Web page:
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My Mentors, Part 1


 

English Translation of Professor Hon-Ming Lam’s article on 20 April 2012. First published by Professor Hon-Ming Lam in Traditional Chinese on Facebook, the story was subsequently republished as part of the book “Professor’s Notes — Teaching, Research, School” in 2016. Part 1 can be found here.

 

A former student called me his “mentor” on Facebook; although I don’t deserve the recognition, I was indeed proud for quite a few days. The traditional Chinese education mission of teaching lifelong lessons, imparting knowledge and untangling questions has reduced to giving out knowledge, even a tool for awarding degrees. It’s hard for a student to cherish the care from their teachers growing up.


Settling down and recalling my growth, the different ways my “mentors” encouraged, motivated and supported me had a profound influence.


1. Supplemental Exercises


Our family was deprived when I was in primary school;


(Editor’s note: Hon-ming grew up in a public housing estate; at the time, many of the residents only had access to community restrooms and kitchens.) without a good grade in the Secondary School Entrance Examination, I would have to drop out of school and be an apprentice. To pass with flying colors in the public exam required buying supplemental exercises for drilling; it was an economic burden to my home.


There was this one very reserved Math teacher who my classmates were afraid of; when I brought up my courage to ask him whether he could give me complimentary supplemental exercise samples from publishers, he immediately took a few, even instructing me to get some more from him after finishing them. He was the only teacher who responded to my plea, so I was determined not to disappoint him. Waking at five every morning, I used Mom’s knitting machine as my study table, precisely calculating every single question in the supplemental exercises.

Revelation from my “mentor”: Teachers shouldn’t be tightfisted when it comes to supplemental exercises.
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2. Meeting my parent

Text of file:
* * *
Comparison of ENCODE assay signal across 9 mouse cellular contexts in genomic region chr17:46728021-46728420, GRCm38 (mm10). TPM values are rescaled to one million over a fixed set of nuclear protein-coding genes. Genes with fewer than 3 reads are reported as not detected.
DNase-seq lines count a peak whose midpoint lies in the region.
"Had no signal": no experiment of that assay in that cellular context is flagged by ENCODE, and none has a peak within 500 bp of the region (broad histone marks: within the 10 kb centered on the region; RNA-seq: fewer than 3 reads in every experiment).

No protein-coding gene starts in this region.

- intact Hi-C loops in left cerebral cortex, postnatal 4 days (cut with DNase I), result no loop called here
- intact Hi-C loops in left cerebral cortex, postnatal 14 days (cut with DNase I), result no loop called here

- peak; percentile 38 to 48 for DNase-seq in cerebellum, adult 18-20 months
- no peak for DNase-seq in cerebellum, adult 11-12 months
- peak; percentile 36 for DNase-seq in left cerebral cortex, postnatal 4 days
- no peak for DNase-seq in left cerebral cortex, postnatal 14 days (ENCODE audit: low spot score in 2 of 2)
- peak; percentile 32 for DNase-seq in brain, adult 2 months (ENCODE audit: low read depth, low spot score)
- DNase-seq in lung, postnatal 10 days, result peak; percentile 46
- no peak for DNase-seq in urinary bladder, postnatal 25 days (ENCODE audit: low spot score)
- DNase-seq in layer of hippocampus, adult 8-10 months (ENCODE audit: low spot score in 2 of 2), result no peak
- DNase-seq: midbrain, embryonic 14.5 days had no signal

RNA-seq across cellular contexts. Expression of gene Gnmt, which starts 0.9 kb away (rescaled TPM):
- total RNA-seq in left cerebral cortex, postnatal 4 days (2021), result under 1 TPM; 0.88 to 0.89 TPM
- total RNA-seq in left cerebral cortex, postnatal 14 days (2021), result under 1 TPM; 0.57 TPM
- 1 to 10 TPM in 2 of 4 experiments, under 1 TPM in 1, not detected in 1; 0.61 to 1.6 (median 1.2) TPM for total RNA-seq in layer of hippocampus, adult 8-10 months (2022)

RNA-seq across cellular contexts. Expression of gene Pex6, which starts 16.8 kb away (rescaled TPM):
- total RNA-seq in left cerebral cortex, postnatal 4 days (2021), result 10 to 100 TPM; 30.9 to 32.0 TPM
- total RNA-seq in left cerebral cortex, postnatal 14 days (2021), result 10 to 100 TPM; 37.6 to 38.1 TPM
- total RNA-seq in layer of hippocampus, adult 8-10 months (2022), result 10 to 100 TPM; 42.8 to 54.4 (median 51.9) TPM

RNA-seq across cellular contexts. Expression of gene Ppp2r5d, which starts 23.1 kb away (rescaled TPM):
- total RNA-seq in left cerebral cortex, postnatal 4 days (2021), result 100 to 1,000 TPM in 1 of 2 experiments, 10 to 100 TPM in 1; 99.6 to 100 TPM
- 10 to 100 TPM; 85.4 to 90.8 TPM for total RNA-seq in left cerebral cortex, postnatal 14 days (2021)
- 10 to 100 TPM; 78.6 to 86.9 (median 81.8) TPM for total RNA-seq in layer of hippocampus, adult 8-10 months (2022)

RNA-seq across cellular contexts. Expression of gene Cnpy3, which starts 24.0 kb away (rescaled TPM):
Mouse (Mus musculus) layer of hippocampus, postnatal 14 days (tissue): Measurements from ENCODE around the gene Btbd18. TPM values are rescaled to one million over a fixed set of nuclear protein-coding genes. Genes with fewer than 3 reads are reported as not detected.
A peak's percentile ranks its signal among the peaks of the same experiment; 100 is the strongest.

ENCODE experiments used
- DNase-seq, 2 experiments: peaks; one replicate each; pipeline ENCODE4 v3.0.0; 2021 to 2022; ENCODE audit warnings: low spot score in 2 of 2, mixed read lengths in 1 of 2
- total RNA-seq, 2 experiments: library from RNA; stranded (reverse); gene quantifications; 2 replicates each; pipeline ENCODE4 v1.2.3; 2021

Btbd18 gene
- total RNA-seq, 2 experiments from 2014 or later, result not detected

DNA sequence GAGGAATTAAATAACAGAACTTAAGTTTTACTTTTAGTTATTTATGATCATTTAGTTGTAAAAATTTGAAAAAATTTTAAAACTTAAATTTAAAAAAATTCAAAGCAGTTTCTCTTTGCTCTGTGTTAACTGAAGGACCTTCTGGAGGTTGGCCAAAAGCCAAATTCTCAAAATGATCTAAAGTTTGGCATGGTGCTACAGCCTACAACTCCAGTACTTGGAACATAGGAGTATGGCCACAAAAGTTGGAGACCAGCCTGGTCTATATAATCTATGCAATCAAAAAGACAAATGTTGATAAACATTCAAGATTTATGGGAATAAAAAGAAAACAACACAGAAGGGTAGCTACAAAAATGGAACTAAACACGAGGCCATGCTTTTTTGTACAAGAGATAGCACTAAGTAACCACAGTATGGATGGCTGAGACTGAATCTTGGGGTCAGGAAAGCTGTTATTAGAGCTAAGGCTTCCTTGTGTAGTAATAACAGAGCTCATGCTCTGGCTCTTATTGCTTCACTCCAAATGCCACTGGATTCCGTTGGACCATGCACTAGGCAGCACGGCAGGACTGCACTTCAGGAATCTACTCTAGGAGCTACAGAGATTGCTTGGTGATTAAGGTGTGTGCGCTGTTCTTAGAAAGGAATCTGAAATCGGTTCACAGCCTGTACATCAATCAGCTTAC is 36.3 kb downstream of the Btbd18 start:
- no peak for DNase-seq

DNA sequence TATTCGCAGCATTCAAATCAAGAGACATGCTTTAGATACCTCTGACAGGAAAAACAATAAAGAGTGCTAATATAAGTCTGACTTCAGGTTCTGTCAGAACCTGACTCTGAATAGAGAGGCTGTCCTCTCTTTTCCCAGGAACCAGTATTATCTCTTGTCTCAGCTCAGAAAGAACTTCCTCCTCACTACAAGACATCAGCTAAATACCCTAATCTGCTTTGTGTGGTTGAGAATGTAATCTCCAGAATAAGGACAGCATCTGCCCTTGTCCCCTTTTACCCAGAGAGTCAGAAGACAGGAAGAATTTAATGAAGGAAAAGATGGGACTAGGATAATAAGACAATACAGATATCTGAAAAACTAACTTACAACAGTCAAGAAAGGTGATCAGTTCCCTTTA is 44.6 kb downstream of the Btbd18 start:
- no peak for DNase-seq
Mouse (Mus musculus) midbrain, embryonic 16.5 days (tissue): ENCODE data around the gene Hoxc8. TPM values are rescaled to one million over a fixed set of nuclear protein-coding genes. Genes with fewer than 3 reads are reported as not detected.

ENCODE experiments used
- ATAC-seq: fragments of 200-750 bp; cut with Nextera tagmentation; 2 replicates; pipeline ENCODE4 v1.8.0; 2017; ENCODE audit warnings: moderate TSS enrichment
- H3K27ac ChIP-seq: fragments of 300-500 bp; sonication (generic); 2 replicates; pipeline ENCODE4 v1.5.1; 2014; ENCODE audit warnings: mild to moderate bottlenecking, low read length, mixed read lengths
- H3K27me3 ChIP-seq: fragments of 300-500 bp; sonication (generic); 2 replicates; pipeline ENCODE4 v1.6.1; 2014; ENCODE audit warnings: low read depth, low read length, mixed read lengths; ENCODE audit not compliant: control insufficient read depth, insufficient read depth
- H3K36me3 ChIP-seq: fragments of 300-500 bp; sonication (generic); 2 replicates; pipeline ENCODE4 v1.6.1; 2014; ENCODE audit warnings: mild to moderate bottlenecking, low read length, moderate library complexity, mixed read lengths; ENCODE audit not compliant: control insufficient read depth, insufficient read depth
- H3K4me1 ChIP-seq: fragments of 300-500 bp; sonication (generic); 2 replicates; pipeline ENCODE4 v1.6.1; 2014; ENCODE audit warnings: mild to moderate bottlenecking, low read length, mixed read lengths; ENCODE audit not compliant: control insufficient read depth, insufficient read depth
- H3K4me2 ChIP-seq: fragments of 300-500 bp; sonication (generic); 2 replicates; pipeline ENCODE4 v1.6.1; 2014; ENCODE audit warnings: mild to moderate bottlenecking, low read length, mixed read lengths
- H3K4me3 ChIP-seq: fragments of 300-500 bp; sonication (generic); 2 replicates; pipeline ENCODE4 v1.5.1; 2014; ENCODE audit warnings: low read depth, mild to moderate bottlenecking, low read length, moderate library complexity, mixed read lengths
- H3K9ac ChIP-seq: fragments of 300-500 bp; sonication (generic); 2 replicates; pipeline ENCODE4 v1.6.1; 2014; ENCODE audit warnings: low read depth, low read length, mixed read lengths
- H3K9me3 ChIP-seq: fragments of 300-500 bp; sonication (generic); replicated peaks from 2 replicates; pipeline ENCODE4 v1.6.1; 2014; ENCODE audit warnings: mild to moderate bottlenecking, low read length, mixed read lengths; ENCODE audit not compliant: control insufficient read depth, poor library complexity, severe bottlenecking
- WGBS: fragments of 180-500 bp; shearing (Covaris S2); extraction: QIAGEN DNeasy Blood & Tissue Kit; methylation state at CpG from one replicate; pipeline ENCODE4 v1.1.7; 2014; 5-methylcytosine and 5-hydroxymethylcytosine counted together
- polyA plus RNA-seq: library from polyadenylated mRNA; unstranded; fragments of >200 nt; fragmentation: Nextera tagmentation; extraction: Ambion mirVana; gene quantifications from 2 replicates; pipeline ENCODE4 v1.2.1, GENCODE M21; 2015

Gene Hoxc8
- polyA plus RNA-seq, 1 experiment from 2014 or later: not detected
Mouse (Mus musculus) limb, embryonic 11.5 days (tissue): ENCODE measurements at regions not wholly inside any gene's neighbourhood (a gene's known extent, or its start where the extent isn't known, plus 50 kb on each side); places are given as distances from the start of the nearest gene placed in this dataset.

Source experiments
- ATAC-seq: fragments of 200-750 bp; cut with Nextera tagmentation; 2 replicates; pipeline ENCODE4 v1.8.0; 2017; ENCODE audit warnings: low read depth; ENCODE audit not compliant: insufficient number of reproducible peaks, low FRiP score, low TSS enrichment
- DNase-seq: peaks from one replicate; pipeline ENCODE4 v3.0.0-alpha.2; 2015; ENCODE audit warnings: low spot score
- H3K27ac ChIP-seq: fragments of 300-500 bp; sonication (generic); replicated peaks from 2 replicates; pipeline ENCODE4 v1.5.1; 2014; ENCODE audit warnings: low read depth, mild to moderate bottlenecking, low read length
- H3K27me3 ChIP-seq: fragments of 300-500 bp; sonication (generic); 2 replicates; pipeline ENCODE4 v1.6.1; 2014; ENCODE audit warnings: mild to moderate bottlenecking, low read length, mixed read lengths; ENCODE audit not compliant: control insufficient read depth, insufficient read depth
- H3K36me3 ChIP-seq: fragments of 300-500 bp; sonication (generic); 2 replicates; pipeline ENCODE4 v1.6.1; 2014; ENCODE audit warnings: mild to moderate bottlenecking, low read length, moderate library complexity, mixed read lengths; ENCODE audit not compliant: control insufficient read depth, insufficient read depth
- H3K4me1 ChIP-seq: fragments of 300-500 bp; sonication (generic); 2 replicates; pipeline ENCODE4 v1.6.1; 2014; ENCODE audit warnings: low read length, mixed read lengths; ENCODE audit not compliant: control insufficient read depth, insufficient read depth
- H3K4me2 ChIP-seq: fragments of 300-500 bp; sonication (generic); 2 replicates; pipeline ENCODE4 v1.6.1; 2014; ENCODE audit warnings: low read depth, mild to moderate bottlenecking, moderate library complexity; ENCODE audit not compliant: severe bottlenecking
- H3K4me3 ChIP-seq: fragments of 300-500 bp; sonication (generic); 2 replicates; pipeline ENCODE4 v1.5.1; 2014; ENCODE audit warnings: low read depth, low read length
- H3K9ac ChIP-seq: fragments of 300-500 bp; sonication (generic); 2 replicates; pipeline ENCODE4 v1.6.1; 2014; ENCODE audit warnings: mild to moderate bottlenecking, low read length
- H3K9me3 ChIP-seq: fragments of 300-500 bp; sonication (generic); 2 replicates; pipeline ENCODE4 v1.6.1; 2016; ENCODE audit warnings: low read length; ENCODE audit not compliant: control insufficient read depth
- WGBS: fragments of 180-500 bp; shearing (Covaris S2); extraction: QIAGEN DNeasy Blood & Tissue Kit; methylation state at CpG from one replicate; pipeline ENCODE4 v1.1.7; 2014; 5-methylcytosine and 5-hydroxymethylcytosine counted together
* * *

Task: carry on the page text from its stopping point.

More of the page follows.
Getting into a prestigious secondary school from a primary school located in the settlements, my schoolmates set the bar very high; this combined with English as the medium of instruction made it hard for me, this obscure kid from public housing, to fit in.


By the first semester of Form 4 (Editor’s note: equivalent to Grade 10), my report card was stained bloody red — English, Maths, Geography, History and my overall grades were failing. Trembling, my seamstress mom met with my class teacher and asked her what to do. The teacher told Mom that there was nothing that she could do as well, advising her to go home and prepare me well for what would happen next. Seeing the hopeless look in her eyes as if I had caught a terminal illness, I decided to give her a miracle by working really hard. I was able to continue my sixth forms at my original school with excellent grades in the HKCEE examination.


Revelation from my “mentor”: It’s possible to encourage students by triggering their parents.
 

3. Graduation counseling


Good times didn’t last, and my good fortune ran out. Relying on sheer luck without sufficient preparation naturally led to poor results in my A-levels. I performed the worst in class, getting nothing but Ds and Es; at the time it was definitely not enough to get into college. I thought of asking my class teacher about my prospects, but she said she was busy advising other graduates who were considering whether to go to med school or law school and asked me to think about it myself. I speculated for half an hour; seeing the frustrated looks on my teachers and classmates’ faces as to what major to choose made me not dare to bother her, and I slipped away from the scene.


Revelation from my “mentor”: I was determined to become a good teacher.